Biology professor, students featured in sturgeon-spearing article
Associate Professor of Biology Memuna Khan and some of her Vertebrate Zoology students recently were on Lake Winnebago near Van Dyne for the opening of the sturgeon-spearing season.
They met with John Luthens, who writes for On Wisconsin Outdoors, and he included the encounter in his story. Click here to read Luthens’ story.
“The Ripon students are pursuing various biological paths, from veterinary medicine to wildlife ecology,” Luthens writes. “In the course of their studies, they undergo hands-on field training ranging from prairie ecology to bluebird decline and migration habits. And on this particular opening day, the harvesting of a sturgeon was a science lab waiting to happen.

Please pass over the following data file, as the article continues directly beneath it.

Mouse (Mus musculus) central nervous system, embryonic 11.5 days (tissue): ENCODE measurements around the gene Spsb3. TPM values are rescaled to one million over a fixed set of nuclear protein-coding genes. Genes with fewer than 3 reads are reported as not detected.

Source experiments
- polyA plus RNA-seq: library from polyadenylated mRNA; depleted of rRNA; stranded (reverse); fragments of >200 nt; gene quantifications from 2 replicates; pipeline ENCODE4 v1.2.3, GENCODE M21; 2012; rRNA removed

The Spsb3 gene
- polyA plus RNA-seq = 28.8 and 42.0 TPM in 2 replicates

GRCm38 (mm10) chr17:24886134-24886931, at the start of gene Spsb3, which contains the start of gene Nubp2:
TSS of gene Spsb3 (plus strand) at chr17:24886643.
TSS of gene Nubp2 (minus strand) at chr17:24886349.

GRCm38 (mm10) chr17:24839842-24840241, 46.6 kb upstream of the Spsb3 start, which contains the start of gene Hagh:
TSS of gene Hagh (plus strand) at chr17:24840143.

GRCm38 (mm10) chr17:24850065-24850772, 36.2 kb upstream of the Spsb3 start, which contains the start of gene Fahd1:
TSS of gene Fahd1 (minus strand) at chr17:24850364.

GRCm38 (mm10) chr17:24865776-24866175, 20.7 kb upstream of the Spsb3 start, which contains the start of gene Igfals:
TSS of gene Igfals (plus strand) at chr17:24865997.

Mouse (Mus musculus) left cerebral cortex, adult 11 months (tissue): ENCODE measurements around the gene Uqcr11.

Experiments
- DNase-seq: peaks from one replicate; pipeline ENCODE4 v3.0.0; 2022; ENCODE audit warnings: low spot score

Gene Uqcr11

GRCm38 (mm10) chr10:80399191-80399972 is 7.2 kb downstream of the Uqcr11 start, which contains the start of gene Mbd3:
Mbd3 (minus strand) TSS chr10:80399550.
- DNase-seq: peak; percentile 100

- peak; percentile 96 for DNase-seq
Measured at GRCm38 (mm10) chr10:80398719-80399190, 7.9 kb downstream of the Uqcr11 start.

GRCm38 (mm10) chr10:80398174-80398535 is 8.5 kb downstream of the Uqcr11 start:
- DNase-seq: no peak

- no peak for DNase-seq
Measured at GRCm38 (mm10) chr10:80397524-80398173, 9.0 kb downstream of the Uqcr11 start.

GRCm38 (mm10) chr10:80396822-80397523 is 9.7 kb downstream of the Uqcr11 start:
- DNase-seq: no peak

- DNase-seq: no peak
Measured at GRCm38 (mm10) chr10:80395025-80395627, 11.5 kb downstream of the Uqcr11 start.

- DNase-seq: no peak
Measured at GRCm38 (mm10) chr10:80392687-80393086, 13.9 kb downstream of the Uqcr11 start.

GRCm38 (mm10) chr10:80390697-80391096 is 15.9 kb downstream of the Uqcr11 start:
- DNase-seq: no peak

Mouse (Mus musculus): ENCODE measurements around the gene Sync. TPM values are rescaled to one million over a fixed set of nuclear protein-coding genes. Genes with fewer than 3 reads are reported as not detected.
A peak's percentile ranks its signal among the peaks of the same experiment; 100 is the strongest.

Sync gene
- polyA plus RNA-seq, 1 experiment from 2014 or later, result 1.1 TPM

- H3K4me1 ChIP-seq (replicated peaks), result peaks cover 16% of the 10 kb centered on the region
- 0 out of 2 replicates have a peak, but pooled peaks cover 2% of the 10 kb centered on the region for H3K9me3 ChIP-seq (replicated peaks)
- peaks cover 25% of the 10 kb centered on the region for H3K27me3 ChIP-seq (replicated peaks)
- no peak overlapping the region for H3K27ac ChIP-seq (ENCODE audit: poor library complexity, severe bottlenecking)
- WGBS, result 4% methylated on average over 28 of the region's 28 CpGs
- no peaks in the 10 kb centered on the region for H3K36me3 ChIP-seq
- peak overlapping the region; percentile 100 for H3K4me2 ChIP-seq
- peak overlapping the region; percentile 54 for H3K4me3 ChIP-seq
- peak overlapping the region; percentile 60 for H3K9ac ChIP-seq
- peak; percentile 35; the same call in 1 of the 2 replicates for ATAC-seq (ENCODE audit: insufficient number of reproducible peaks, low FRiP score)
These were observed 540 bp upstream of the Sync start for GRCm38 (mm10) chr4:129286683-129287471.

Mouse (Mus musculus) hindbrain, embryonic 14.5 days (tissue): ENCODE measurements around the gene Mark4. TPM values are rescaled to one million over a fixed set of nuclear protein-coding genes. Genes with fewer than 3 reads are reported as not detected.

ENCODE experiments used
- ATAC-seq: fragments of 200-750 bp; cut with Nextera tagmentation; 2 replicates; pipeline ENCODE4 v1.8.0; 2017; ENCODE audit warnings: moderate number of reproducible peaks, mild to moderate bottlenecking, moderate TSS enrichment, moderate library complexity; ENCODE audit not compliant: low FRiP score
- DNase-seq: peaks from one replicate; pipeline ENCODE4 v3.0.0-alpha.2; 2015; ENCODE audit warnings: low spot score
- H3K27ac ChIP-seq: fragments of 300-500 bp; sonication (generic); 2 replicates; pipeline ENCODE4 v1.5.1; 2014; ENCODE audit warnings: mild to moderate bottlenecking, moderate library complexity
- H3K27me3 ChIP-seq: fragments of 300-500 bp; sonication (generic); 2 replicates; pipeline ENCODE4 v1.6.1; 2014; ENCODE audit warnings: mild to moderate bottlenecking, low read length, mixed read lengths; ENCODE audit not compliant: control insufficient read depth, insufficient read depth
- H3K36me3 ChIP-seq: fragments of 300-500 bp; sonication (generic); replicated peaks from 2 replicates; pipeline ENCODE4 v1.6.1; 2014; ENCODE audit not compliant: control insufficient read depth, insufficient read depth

“Professor Khan explained the similarity of a sturgeon’s tail, lack of vertebrae, and bony back plates in relation to that of a shark, with the students asking registration representatives questions on the mouth structure and sensory habits of the fish, as well as specific food-chain effects of zebra mussels, gizzard shad and lake fly larvae on the reproduction and growth rate of Lake Winnebago sturgeon.”
Khan told Luthens: “This is wonderful example of a conservation success story. Opening day of sturgeon season gives the students a great opportunity in the field, and they end up learning a lot from the registration staff. Some of them have never been out on the ice before, and this is one of the greatest places there is to get that chance.”
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